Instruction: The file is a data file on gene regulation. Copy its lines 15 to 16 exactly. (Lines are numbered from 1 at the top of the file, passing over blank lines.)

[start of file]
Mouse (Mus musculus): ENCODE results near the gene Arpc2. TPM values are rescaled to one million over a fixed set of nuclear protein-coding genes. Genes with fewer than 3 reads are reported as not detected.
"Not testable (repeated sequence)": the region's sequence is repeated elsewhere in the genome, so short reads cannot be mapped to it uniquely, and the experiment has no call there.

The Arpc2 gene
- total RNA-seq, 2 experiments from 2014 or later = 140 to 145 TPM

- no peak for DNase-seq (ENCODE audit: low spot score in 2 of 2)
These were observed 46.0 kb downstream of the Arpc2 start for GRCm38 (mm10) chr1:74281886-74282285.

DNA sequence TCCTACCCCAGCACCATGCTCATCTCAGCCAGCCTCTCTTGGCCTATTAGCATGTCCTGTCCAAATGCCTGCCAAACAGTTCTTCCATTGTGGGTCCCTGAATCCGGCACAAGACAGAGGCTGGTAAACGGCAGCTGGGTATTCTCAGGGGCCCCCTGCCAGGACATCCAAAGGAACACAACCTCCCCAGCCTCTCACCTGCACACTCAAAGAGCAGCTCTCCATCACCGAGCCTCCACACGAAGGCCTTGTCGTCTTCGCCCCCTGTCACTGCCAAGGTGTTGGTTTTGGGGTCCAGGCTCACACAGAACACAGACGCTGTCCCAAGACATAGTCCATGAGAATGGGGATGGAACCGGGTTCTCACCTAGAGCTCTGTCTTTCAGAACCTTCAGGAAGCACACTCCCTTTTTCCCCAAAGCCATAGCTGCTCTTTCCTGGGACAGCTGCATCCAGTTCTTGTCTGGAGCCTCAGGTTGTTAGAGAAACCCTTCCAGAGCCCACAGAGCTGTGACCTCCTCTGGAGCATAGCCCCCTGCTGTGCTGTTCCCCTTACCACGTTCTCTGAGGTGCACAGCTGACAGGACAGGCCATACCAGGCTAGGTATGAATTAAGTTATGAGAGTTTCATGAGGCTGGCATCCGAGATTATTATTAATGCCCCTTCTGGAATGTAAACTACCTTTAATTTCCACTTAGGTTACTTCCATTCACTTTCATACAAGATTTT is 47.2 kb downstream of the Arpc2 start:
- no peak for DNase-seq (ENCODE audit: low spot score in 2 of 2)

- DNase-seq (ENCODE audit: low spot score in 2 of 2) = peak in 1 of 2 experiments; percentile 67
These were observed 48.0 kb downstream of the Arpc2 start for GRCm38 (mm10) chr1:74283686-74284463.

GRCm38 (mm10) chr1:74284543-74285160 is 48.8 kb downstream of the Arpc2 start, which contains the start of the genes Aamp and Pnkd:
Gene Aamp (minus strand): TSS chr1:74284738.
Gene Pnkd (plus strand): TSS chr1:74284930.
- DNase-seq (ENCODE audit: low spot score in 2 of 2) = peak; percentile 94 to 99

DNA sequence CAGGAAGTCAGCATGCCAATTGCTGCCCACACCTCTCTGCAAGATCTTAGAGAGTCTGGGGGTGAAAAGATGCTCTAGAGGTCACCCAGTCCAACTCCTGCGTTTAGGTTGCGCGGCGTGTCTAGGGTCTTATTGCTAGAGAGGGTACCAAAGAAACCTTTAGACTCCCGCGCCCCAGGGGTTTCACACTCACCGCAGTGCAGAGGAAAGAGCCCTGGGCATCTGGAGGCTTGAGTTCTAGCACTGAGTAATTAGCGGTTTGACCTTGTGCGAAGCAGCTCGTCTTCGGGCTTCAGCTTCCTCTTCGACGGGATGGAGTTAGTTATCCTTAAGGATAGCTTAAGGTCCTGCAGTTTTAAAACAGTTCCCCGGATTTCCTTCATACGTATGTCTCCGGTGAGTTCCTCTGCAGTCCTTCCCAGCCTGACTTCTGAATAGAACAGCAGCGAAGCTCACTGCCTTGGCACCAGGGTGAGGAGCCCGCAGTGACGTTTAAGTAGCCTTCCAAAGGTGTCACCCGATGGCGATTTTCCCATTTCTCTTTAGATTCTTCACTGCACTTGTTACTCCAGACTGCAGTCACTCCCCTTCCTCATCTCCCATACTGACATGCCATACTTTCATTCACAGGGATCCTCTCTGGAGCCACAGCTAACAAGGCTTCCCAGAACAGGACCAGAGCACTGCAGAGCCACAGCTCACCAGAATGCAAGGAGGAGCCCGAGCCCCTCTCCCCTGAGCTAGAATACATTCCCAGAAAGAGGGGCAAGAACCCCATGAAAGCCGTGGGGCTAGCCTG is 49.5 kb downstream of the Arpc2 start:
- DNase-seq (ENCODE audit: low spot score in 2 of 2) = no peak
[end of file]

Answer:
DNA sequence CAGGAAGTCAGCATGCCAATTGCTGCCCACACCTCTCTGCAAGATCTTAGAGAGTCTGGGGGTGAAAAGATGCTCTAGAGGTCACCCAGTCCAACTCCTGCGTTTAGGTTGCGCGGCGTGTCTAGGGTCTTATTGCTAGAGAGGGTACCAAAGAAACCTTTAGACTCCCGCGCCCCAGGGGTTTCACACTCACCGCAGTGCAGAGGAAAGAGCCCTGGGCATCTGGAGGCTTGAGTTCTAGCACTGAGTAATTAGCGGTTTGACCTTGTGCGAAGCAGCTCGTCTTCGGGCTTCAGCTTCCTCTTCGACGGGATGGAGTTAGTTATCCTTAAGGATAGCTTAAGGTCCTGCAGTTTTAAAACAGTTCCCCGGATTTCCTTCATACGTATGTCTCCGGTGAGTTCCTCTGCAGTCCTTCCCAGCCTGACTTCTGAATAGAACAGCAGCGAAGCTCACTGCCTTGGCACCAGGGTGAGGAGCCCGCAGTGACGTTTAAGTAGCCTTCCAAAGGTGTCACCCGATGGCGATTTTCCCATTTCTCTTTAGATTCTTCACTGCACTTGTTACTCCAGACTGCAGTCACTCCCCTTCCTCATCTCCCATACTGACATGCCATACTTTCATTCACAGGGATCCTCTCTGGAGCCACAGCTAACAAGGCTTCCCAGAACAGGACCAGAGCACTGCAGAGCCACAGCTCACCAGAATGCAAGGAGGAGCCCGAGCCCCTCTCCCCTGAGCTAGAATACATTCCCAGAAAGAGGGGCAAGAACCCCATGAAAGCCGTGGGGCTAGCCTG is 49.5 kb downstream of the Arpc2 start:
- DNase-seq (ENCODE audit: low spot score in 2 of 2) = no peak